Electronic Data Interchange (EDI): Safe and Secure Global communication
Published on: May, 05, 2005
One of the methods available to shippers and receivers which has taken on a new importance in this time of heightened security concerns, is a well established method of processing the data of commerce … Electronic Data Interchange (EDI). The Uniform Code Council, Inc. (UCC) is the control of methods, procedures and educational resources for all users of EDI, on a global basis.
What is EDI? (1)
Electronic commerce is the communication of business information through the sending and receiving of electronic messages between trading partners. Various types of electronic exchanges fall within this definition of electronic commerce. One form of electronic commerce is Electronic Data Interchange (EDI) which is the computer-to-computer exchange of business documents between companies, using a public standard format. EDI is a vital tool available to every business which increases efficiency and productivity, and replaces the traditional processes of preparing data in paper form and sending it by mail or by facsimile.
The use of EDI is not limited by differences in computer or communications equipment among trading companies. It bridges the previous information gap that existed between companies with different computer systems.
EDI is also independent of users’ internal computerized application systems, since it interfaces with those systems rather than being integrated into them. However, the degree of effectiveness of the EDI operation itself, as well as the internal management information available from its use, will certainly be greater if application systems are up-to-date and efficient.
EDI is based on the use of message standards, ensuring that all participants use a common language. A message standard consists of uniform formats for business documents, which have been adopted for electronic transmission purposes. It also includes security and control elements and other rules and conventions relating to the use of transaction sets that all users agree to follow.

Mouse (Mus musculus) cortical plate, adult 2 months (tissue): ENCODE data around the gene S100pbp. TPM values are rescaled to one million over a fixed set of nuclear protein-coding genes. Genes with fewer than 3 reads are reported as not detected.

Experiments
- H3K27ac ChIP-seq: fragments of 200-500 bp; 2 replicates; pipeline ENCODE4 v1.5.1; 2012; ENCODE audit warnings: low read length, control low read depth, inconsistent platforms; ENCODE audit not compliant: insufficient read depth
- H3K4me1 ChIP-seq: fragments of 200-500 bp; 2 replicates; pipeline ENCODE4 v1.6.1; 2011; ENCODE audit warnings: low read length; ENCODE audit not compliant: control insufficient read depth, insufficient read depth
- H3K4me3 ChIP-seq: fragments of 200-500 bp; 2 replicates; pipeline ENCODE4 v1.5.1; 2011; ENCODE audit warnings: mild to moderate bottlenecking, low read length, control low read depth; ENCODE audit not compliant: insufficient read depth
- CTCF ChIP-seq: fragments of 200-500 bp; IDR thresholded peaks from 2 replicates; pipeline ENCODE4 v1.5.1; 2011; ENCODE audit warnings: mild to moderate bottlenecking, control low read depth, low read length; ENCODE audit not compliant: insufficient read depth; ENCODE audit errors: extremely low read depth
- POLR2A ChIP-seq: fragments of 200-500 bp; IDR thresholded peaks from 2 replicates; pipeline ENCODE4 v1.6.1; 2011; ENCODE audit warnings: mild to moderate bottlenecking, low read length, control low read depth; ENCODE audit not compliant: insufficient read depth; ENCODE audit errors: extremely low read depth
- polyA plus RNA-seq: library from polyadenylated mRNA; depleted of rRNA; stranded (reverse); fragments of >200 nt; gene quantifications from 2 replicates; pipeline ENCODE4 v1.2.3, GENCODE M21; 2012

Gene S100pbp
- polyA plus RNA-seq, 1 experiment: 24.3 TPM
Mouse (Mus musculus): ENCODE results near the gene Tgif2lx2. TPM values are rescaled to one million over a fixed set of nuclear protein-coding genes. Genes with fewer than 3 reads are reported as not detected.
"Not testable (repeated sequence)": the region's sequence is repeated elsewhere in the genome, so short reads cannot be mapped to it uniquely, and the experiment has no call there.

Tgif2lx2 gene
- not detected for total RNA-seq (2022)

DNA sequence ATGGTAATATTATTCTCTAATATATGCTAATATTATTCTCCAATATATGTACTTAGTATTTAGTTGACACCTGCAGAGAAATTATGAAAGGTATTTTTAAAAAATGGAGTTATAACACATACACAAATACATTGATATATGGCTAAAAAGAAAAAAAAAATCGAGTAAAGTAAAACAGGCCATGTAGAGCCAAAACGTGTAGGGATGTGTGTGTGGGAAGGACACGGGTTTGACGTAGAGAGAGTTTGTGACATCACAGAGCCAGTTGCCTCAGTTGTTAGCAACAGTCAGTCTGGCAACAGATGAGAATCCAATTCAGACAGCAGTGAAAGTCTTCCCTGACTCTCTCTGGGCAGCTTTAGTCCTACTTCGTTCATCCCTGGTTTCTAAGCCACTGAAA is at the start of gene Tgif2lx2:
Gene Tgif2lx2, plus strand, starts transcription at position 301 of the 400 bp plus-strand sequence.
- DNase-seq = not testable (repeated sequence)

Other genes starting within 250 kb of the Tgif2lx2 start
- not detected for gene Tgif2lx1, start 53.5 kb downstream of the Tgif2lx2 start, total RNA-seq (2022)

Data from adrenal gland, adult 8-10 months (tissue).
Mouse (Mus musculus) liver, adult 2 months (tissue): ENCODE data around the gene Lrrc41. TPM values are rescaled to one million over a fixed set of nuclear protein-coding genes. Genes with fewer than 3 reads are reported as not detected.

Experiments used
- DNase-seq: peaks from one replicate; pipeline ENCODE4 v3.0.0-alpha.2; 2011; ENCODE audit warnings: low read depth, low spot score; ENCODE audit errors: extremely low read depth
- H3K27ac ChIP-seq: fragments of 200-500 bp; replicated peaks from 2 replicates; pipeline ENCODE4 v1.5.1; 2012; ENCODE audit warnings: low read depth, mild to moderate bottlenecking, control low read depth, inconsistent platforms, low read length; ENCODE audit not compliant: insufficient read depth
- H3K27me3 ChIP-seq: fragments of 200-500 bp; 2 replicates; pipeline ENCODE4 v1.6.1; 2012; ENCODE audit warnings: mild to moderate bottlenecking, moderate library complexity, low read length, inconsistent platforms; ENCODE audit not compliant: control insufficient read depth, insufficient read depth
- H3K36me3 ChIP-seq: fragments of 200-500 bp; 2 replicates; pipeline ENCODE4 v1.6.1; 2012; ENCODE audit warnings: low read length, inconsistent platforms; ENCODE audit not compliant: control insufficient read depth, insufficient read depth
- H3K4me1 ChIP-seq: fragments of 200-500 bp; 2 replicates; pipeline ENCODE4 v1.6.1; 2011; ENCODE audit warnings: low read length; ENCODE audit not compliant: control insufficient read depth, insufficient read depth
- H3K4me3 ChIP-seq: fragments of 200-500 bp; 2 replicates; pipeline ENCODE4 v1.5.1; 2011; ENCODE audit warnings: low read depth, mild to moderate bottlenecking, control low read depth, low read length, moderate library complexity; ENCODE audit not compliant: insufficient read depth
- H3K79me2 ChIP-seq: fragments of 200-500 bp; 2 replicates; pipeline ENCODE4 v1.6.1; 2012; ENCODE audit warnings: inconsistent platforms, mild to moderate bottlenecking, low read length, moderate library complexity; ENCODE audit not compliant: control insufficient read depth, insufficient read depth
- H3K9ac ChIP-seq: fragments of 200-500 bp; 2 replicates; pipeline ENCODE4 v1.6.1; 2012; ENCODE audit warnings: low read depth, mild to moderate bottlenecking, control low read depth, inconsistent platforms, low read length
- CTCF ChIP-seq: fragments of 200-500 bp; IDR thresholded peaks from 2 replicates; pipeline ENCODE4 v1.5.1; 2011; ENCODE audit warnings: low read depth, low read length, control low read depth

EDI transmission typically involves the following process. The sender uses internal computer files to assemble the data needed for the transaction. This data file then becomes input to a software module that generates the transaction into the EDI standard format. The resulting data file is then transmitted to the receiver. At the receiving end, this data file is input to a software module that translates the data from an EDI format into a file that can be entered into the receiver’s computer application systems.
The above process includes a number of control and security procedures. Data security is maintained through the use of user identification numbers and passwords. EDI generation/translation software that is available from commercial suppliers typically includes extensive data editing and error-checking routines. This ensures that the data is valid at the time of transmission, and that it is also valid when it is received. EDI standards also allow the receiver to acknowledge successful receipt of the transmission by sending an acknowledgment message back to the sender. EDI, then, is at least as secure and accurate as your present method of exchanging paper documents.
Through electronic commerce, business information can be communicated through standard electronic messages to your trading partners. With your accurate electronic messages in their computers and your bar codes printed on your products and shipments, your trading partners are able to directly connect your products and shipments to information about them as they travel through the supply chain.
Benefits of Implementing EDI
The benefits available by using EDI are being realized by a large number of companies, many of which transmit a substantial percentage of their transaction volume via EDI. For companies using I/C EDI, UCS or VICS EDI on a volume basis, the realization of available benefits can result in a definite competitive advantage.
Users report benefits in the following major areas.
Reduced Lead Time/Quick Response
EDI can provide a direct reduction in the ordering/shipping time cycle. This benefits both customer and supplier.
In addition to the benefits cited above relating to warehouse operations, the following benefits are also being realized in this traditionally high-cost area:
Transaction Handling/Processing Accuracy
The automated procedures associated with EDI result in a reduction in transaction errors and resulting corrective action, including the following:
Administrative and Clerical Costs
One of the major goals in creating EDI was to reduce the great volume of business paperwork and many of the clerical tasks involved in handling the processing of paper documents. Many users have realized substantial productivity improvements and/or direct cost savings in their office operations by reducing or eliminating the time required for the following tasks.
UCC EDI Implementation Guidelines (2),(3)
The Uniform Code Council, Inc. (UCC) manages and administers the following EDI implementation guidelines. These guidelines are industry specific guidelines of ASC X12 standard
INDUSTRIAL/COMMERCIAL (I/C) EDI– used by providers and users of raw materials, packaging materials and maintenance-repair-operations (MRO) products.
UNIFORM COMMUNICATION STANDARD (UCS)– used primarily by the grocery industry.
VOLUNTARY INTERINDUSTRY COMMERCE STANDARD (VICS) EDI– used by the general merchandise retailing industry.
For copies of the guidelines and standards go the UCC Solutions Center® or the UCC Product Catalog.
Read the Supply Chain Management Professional Newsletter
Read the latest supply chain research, articles, and news as soon as we post them.